Superintendents, principals, and school board members contemplating whether or not to adopt a school uniform policy review the research supporting arguments for and against the proposal.  The arguments for the proposal are often weighted with anecdotes and perception studies of effectiveness.  The perception studies provide a background, but they do little to assess effectiveness.  Whether parents support school uniform policies is a beginning point for a school board considering school uniforms; however, it is not sufficient.  Studies that assess principal support for school uniforms may yield an important additional level of understanding because principals are the individuals who will implement the policy.  DeMitchell, Fossey, and Cobb (2000) found in their national sample that principals had greater support for dress codes than uniforms.  High school principals had greater support—although not statistically significant—for dress codes than middle school and elementary school principals.  But when asked their level of support for uniforms, high school principals did not support uniforms.  They differed significantly from middle and elementary school principals who supported school uniforms.  A National Association of Elementary School Principals (2000) nationwide telephone survey of 755 principals reported that school uniforms had a positive effect on the school’s image in the community (84 percent), classroom discipline (79 percent), peer pressure (76 percent), school spirit (72 percent), concentration on schoolwork (67 percent), and student safety (62 percent).  However, this data must be tempered by the fact that 71 percent of the respondents did not have a school uniform policy and were not considering adopting such a policy.  


Brunsma (2004) reviewed six small-scale studies.  He concluded that these small-scale studies are not “useful as generalizable evidence that can be used by other schools struggling with the decision to implement a uniform policy” (p. 45).  The six studies reviewed drew conflicting conclusions as to the effectiveness of school uniforms.  Brunsma’s conclusion must be placed within the context of his and Rockquemore’s (1998) large-scale study of school uniforms.  Brunsma and Rockquemore used the National Educational Longitudinal Study of 1988 to answer whether school uniforms decreased substance abuse and behavioral problems, and increased attendance and academic achievement (p. 54).  They found that school uniforms did not have a direct effect on behavioral or academic outcomes of students.  They concluded that adopting a school uniform policy was largely symbolic.  They wrote: “Instituting a uniform policy can be viewed as analogous to cleaning and brightly painting a deteriorating building in that on one hand, it grabs our immediate attention; on the other hand, it is only a coat of paint” (p. 60). The research at this time does not appear to support the outcomes claimed by school uniform proponents.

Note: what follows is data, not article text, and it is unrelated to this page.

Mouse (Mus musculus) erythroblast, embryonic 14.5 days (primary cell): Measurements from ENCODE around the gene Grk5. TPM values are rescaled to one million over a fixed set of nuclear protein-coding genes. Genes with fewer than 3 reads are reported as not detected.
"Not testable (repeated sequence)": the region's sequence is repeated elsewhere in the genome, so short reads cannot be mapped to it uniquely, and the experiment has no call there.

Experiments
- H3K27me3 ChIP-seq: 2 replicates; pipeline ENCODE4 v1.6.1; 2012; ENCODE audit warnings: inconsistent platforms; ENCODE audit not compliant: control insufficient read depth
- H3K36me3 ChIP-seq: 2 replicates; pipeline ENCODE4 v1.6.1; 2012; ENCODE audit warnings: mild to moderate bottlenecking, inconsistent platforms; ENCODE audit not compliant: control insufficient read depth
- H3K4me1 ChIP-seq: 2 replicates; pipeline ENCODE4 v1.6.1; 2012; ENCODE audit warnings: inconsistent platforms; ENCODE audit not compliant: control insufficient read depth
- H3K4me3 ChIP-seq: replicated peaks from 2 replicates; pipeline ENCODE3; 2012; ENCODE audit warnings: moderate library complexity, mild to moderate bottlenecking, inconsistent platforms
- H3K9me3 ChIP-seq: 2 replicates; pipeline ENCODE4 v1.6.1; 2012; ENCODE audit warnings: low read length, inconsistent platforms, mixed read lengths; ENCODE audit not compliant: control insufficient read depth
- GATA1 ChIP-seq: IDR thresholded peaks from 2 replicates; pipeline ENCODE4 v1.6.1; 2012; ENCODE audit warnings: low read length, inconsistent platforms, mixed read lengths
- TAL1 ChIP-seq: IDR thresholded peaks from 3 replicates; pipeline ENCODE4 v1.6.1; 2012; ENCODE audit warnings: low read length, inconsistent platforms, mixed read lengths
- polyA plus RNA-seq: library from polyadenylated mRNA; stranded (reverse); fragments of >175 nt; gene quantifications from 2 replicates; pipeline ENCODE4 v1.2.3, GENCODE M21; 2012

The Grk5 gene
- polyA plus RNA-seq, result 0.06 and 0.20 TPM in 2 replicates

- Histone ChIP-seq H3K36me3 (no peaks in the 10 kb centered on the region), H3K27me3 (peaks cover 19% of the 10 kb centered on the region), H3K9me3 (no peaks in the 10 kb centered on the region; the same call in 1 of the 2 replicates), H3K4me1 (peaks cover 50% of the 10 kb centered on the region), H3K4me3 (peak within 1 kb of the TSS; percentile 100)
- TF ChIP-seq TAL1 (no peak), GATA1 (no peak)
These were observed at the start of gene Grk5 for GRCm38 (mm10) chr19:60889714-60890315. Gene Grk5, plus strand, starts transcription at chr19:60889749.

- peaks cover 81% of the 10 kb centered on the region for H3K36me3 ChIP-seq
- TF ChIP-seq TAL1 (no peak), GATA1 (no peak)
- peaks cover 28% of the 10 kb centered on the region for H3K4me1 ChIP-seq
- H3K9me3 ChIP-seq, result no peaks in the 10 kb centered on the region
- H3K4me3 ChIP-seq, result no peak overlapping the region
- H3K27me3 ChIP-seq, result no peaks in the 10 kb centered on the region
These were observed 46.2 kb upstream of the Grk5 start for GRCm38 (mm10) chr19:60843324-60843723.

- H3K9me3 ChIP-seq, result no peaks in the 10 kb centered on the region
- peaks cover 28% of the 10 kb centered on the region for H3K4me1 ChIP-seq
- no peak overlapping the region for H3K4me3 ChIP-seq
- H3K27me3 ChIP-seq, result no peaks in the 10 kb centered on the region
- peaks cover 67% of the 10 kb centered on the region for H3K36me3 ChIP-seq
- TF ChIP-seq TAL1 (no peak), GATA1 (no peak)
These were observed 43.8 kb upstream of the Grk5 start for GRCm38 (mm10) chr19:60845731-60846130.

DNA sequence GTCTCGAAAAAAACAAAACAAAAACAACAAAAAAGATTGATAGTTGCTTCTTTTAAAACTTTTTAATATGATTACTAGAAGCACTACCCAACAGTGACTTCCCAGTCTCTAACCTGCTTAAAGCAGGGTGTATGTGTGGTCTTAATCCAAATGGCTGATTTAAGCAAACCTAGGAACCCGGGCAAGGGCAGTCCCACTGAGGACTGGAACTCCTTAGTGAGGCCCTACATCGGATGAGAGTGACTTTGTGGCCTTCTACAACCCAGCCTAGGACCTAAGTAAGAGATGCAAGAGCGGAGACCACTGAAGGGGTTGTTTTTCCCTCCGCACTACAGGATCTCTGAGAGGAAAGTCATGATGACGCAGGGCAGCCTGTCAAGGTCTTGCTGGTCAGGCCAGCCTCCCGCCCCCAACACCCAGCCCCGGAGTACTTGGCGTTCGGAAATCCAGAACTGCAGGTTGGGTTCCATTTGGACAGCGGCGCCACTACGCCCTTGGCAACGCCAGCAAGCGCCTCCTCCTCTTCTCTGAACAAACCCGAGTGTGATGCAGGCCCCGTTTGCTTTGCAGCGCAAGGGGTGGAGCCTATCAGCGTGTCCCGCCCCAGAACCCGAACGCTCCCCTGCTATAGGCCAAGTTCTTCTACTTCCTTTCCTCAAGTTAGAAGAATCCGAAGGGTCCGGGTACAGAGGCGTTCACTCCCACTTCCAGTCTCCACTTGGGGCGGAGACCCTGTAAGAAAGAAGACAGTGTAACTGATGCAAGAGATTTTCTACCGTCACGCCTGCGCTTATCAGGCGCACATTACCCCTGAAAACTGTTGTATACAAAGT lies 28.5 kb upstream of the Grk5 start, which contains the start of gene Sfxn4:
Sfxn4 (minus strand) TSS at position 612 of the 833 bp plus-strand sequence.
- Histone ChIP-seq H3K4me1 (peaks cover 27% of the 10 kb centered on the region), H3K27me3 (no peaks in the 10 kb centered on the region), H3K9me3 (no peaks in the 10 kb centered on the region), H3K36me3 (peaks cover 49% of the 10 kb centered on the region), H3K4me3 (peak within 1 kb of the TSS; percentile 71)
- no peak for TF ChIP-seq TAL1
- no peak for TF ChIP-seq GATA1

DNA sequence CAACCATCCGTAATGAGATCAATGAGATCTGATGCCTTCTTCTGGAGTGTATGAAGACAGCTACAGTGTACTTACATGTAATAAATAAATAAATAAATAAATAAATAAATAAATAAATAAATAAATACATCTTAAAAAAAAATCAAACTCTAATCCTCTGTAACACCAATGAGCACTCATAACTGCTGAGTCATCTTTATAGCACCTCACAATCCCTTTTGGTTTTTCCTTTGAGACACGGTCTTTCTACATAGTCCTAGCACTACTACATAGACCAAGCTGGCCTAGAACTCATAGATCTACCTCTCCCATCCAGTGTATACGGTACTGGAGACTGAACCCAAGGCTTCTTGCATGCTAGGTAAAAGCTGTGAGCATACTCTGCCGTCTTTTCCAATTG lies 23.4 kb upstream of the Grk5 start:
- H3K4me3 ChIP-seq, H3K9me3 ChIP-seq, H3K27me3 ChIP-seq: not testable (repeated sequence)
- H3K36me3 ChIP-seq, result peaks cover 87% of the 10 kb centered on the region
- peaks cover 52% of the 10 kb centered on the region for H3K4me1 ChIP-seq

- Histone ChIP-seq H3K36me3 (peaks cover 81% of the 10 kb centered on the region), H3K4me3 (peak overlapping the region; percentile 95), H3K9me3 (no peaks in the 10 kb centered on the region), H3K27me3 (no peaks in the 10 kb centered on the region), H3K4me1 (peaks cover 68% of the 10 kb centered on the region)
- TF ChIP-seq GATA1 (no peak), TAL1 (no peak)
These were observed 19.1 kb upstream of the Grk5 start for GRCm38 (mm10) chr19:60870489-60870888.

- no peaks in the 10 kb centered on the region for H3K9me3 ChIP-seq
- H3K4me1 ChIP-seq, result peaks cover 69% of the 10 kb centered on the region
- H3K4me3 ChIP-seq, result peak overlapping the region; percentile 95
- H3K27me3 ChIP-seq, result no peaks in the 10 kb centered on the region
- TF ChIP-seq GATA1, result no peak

Passing Constitutional Muster


Students have challenged school uniform policies by bringing lawsuits.  The argument most often advanced is that the policy abridges the plaintiff’s right to free speech. However, one case, Byars v. City of Waterbury (2001), was filed under a theory of a deprivation of a liberty interest to wear jeans to school.  Four cases contesting the constitutionality of school uniforms were brought forth in Arizona, Texas, Louisiana, and Connecticut.  The school uniform policies were upheld in all four cases using a variety of legal concepts and analyses to support school uniform policies.  The uniformity of these decisions is contrasted with the variety of outcomes for dress code cases (DeMitchell, 2001; DeMitchell, 2004).  It is interesting to note that dress codes prohibit students from wearing specific types of clothing, leaving a large spectrum of student choice for what to wear to school.  A school uniform, on the other hand, is mandatory, leaving the student no choice of what to wear except that which is allowed by the policy—e.g., blue or khaki.  Paradoxically, students appear to have greater rights to choose what they want to wear to school when the policy is more flexible, and fewer rights to choose what to wear when the policy is more restrictive.  The explanation could be that judges have accepted the rationale advanced by school boards as to the pedagogical purpose for the school uniforms. Currently, the courts do not see a constitutional problem with school uniforms.